Cordis Symposium

The Thread Runs Both Ways

The Heritage and Future of Tapestry Art

Saturday 16 March 2019
RBGE Lecture Theatre
20a Inverleith Row
Edinburgh

In celebration the fourth Cordis Prize for Tapestry, The Cordis Trust is delighted to present a symposium bringing together an international panel of speakers to discuss and debate the wealth of talent and creativity in contemporary tapestry.

Since its inception, the Cordis Prize has brought to Edinburgh the best work of the world’s most outstanding tapestry artists. To complement the 2019 exhibition the symposium will reference the pivotal role Edinburgh has played in the development of contemporary woven tapestry. While it is important to reflect on the past it is the future of tapestry the symposium wishes to explore. Bringing together artist, curators, critics and academics to consider ‘What is tapestry?’ and its future as a creative medium in contemporary art practice.

As well as a number of formal presentations by prestigious speakers the symposium will offer opportunities to meet fellow-weavers, share knowledge and suggestions, promote contemporary and future projects, and of course to view the Cordis exhibition in Inverleith House.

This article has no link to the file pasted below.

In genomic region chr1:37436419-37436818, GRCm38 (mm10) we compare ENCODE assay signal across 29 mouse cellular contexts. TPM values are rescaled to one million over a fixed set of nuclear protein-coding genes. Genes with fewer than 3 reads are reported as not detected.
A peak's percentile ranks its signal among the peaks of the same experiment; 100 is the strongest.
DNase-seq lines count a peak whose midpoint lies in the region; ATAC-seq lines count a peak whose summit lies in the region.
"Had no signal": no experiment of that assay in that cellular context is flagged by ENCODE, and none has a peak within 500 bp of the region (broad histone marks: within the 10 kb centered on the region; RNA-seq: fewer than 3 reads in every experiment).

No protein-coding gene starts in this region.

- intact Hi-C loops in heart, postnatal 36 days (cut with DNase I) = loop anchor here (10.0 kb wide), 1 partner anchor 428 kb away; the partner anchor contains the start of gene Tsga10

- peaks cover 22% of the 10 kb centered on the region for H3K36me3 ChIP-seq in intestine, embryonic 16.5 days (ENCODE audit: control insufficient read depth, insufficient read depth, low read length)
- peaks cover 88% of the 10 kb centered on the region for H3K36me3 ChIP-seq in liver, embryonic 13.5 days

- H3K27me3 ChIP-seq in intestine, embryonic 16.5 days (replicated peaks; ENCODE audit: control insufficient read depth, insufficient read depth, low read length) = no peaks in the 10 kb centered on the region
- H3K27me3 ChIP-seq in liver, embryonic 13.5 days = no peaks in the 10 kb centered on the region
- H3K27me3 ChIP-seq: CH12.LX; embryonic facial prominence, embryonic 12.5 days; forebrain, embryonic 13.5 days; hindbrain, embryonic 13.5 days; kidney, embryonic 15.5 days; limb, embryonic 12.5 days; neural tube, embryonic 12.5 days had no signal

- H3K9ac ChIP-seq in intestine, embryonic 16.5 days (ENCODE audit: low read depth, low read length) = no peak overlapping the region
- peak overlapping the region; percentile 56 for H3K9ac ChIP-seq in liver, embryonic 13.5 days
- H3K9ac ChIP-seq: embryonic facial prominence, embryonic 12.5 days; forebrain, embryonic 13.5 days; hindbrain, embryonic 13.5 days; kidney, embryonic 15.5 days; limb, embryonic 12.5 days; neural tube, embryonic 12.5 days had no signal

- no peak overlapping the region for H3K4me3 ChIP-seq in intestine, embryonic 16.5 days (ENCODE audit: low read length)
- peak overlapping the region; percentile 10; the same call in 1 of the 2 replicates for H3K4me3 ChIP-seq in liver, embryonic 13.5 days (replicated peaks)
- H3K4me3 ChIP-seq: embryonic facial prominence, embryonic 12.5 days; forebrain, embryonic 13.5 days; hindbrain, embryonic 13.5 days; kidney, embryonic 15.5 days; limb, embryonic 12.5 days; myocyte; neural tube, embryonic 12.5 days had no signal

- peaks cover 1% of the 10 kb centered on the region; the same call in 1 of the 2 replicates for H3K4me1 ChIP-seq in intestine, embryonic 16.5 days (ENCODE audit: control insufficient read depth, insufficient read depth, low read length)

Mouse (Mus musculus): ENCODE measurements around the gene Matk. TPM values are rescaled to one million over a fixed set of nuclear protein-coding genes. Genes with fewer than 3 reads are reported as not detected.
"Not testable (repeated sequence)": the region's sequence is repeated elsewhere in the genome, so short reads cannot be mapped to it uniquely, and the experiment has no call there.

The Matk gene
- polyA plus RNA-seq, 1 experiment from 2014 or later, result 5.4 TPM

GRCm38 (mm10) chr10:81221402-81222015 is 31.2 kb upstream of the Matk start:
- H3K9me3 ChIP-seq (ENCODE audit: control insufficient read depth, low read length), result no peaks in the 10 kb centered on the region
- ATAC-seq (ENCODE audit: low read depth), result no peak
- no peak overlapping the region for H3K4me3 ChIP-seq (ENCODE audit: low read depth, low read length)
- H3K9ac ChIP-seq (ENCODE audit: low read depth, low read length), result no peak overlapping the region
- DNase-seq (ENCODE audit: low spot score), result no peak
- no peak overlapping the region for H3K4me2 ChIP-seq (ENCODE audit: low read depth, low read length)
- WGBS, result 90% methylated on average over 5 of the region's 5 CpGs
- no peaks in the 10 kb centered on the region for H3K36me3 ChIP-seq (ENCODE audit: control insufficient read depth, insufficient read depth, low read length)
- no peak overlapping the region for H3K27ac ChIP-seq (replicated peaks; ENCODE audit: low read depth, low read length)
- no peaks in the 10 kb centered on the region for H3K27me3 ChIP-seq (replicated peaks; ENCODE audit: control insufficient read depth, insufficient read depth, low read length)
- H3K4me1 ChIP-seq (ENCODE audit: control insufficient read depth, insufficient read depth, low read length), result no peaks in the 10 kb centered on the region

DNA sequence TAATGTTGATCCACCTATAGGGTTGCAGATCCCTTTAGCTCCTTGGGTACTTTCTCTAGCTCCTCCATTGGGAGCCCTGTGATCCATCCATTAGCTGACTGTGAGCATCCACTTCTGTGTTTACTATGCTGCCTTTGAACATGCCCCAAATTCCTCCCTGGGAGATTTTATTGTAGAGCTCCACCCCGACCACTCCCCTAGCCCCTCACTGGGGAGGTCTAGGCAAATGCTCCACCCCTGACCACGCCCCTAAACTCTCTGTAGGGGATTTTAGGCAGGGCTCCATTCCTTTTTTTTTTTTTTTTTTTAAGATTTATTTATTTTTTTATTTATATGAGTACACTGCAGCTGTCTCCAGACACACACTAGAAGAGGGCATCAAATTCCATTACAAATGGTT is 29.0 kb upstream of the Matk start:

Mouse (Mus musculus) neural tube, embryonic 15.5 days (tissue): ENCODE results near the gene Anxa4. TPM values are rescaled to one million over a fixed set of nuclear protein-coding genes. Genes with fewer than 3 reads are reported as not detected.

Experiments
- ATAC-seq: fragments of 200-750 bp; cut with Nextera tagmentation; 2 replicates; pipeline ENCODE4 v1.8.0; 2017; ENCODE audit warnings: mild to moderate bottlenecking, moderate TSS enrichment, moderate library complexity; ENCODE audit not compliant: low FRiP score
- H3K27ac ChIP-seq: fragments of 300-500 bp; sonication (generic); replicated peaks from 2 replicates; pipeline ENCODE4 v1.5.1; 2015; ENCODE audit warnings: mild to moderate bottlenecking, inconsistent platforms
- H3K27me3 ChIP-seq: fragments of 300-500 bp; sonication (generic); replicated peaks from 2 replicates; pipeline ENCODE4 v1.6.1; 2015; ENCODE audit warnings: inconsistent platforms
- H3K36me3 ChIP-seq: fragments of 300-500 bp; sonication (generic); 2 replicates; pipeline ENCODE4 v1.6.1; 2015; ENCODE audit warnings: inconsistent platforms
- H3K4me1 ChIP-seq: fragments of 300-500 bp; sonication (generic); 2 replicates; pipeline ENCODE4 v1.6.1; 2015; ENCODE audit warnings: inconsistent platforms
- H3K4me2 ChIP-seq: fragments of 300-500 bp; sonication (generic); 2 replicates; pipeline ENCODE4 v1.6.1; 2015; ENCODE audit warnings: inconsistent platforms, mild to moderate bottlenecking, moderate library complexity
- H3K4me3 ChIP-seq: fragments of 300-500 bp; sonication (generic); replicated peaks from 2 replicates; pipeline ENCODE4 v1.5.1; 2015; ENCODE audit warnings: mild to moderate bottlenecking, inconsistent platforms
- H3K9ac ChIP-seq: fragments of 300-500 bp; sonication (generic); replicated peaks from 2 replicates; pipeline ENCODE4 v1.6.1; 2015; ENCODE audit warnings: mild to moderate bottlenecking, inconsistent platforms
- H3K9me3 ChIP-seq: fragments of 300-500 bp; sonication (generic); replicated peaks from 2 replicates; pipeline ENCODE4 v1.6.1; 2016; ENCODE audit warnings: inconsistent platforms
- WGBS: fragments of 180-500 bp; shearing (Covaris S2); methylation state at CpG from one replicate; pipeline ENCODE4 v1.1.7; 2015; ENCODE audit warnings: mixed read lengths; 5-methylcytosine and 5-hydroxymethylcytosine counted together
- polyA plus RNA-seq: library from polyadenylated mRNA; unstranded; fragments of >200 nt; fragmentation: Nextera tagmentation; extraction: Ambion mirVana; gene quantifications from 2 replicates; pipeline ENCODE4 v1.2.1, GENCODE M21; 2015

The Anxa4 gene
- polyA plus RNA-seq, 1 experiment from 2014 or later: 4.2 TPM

Tickets £65 (£45 concession)
10am – 4pm
Light lunch and coffee provided

Tickets can be booked online until the morning of the event

 

Headline Speakers

Nicholas Oddy

 

Head of Design History & Theory
Glasgow School of Art

Prof. Jessica Hemmings

Professor of Crafts & Vice-Prefekt of Research
HDK, University of Gothenburg

Prof. Lesley Millar MBE

Director
International Textile Research Centre

Nicolas has been invited to chair our symposium more through association with tapestry makers, rather than focused research. At Edinburgh College of Art tapestry and ceramics tended to share some sort of commonality, while both have shared a common fate of being largely eliminated from undergraduate provision in UK higher education. 

What is NOT tapestry today?

As textiles experience an increasingly warm welcome in galleries known for exhibiting Fine Art, we find increasingly varied descriptions of the textile and textile structures. In our post-disciplinary era, what benefits are gained from the continued organization of a discipline around a technique? Does skill have a place in our definition of tapestry today? And what may we stand to lose when contemporary practices that use tapestry avoid the term? This lecture tests the limits of how we are willing to define contemporary tapestry and considers examples of work that are loosely – sometimes very loosely – woven with a discontinuous weft. 

Contemporary Tapestry: Finding Its Place?